Friday, December 11, 2009

Article on Ross

Thought you might enjoy another good read, this one by's Mike Eisen on Aaron Ross, the cornerback-by-trade whose role as a safety could expand Sunday. If Michael Johnson doesn't make it because of his strained groin, Ross could start there in place of C.C. Brown.

By Michael Eisen

EAST RUTHERFORD, N.J. – Aaron Ross makes no secret that cornerback is his favorite position on a football team. No surprise there. He played corner at the University of Texas when he won the Jim Thorpe Award as the nation’s best defensive back. Ross was the Giants’ first-round draft choice in 2007 as a corner, he won a Super Bowl and started every game he played last season there.

“I have been playing corner all of my life,” Ross said.

But he’s not now. Since returning to the field after missing the first nine games with a hamstring injury, Ross has played safety. He’s been in the nickel and dime packages and last week he tackled Marion Barber for a two-yard loss on fourth down in the final quarter, one of the biggest defensive plays in the Giants’ 31-24 victory over the Dallas Cowboys.

Ross’ role could be expanded on Sunday night, when the Giants host the Philadelphia Eagles in another critical NFC East matchup. Michael Johnson, who has started at both strong and free safety this season, today practiced on a limited basis and is listed as questionable for the game because of the groin injury he suffered at Denver two weeks ago. Johnson did not play against Dallas, the first game he missed in his three-year career.

Johnson is confident he will be in uniform for the Eagles game.

“I’m going to play,” he said. “I didn’t really feel my groin at all today.”

If Johnson is limited or suffers a relapse, Ross could get the call next to Aaron Rouse.

“Basically, we have him in a capacity where he has been with our nickel group,” Coughlin said of Ross. “And we’ll just see how that goes.”

“I am getting more snaps each week,” Ross said. “I am not sure if I am starting or not this week. Like I say all the time, whatever role they put me in, that is what I am prepared to play.”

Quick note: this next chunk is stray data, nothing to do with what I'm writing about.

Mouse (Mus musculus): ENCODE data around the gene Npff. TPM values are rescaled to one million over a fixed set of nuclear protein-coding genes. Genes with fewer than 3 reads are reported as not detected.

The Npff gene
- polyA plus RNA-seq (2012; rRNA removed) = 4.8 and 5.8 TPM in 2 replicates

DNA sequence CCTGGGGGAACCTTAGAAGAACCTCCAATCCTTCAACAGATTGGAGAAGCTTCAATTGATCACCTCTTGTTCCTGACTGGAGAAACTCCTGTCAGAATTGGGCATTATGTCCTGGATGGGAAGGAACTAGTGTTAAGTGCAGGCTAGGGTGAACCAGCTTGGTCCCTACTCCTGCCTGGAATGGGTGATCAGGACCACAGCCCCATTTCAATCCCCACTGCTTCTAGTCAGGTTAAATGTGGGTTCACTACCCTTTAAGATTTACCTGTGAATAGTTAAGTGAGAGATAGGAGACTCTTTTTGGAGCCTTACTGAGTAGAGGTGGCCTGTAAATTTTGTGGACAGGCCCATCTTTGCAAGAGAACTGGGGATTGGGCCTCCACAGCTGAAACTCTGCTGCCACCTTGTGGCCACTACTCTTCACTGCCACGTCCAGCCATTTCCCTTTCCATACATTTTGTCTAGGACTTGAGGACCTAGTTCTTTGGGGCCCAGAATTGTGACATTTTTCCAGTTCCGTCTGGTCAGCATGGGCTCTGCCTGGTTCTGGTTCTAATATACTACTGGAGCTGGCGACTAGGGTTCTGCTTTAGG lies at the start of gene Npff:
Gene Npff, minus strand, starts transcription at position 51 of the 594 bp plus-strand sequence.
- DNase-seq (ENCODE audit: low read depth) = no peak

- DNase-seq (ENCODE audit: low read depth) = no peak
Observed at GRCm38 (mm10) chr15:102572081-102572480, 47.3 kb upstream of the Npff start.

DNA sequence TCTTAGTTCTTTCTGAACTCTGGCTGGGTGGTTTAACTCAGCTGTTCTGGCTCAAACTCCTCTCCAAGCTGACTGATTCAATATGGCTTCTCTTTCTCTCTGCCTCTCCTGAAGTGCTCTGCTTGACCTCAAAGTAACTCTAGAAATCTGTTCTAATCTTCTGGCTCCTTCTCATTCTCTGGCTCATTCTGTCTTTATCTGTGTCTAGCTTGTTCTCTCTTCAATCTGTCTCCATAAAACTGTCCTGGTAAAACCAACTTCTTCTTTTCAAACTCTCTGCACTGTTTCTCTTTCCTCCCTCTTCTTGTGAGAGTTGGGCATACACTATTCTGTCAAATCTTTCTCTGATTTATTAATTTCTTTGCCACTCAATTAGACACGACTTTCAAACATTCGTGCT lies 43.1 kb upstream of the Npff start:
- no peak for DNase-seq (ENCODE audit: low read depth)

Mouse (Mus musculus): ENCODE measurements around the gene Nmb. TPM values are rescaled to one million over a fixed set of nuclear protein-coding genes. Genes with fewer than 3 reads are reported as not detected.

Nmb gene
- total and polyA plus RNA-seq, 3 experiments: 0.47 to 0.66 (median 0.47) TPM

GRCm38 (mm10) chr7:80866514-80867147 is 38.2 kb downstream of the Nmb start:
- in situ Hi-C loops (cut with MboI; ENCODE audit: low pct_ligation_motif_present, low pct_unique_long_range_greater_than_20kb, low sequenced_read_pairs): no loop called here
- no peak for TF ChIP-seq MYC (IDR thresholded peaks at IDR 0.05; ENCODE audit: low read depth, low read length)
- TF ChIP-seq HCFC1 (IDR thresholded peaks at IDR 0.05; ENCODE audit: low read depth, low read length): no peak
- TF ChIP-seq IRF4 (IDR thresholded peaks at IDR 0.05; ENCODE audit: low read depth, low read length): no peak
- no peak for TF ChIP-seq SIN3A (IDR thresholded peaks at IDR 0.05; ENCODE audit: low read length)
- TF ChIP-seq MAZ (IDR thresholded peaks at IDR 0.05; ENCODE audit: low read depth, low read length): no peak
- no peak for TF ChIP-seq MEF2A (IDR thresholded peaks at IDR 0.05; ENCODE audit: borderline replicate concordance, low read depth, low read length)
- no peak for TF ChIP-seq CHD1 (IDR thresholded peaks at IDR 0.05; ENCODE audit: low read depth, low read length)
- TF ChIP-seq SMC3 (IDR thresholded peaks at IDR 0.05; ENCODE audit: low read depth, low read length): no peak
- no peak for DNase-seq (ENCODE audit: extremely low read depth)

Although Ross is an outstanding cornerback, safety is now the position where the Giants need him most. Corey Webster and Terrell Thomas are entrenched as the starting corners, and Kevin Dockery and rookie Bruce Johnson are capable reserves.

The Giants have searched for their best combination at safety since Kenny Phillips went on injured reserve after the second game. C.C. Brown started six games before he was replaced by Rouse – acquired off the waiver wire on Sept. 24 – for the San Diego game on Nov. 8. Brown returned to the starting lineup when Johnson couldn’t play last week.

“Terrell, Corey, Bruce and Dockery are doing tremendous jobs,” Ross said. “The coaches told me they needed me more at safety, so that is where I am prepared to play.”

Ross got his most extensive playing time of the season against Dallas and finished with three solo tackles.

“I am getting there,” Ross said of his comfort level at safety. “I still have some things to learn. I know the defense, but I still have technical and just small things that safeties that have been playing the game know that I might not. I have Michael Johnson, Rouse and C.C. to teach me. It’s been going pretty well.”

Ross is still getting used to what he considers the most significant difference between corner and safety.

“The biggest thing for me (is) transferring my eyes from the receivers to the quarterback,” Ross said. “I am starting to get a feel for it.”

Another issue is staying in the proper place prior to the snap.

“Just knowing my alignment - when we are in cover two, cover three, the different coverages, knowing where I am supposed to stand,” Ross said. “I know my responsibility, but I have to start learning where I am supposed to stand to disguise the defense.

“I like to just play freely. Day by day I am starting to cut the thinking out and starting to just react. At first, yes, I was doing a lot more thinking.”

Ross has impressed at least teammate who knows a little something about safety play.

“He’s good,” Johnson said. “He is getting more comfortable without having someone talking to him about it while he is out there. He is the one telling me what he should be alert to and what the checks and formations are. The way he explains it to me, I feel the same way about it.”

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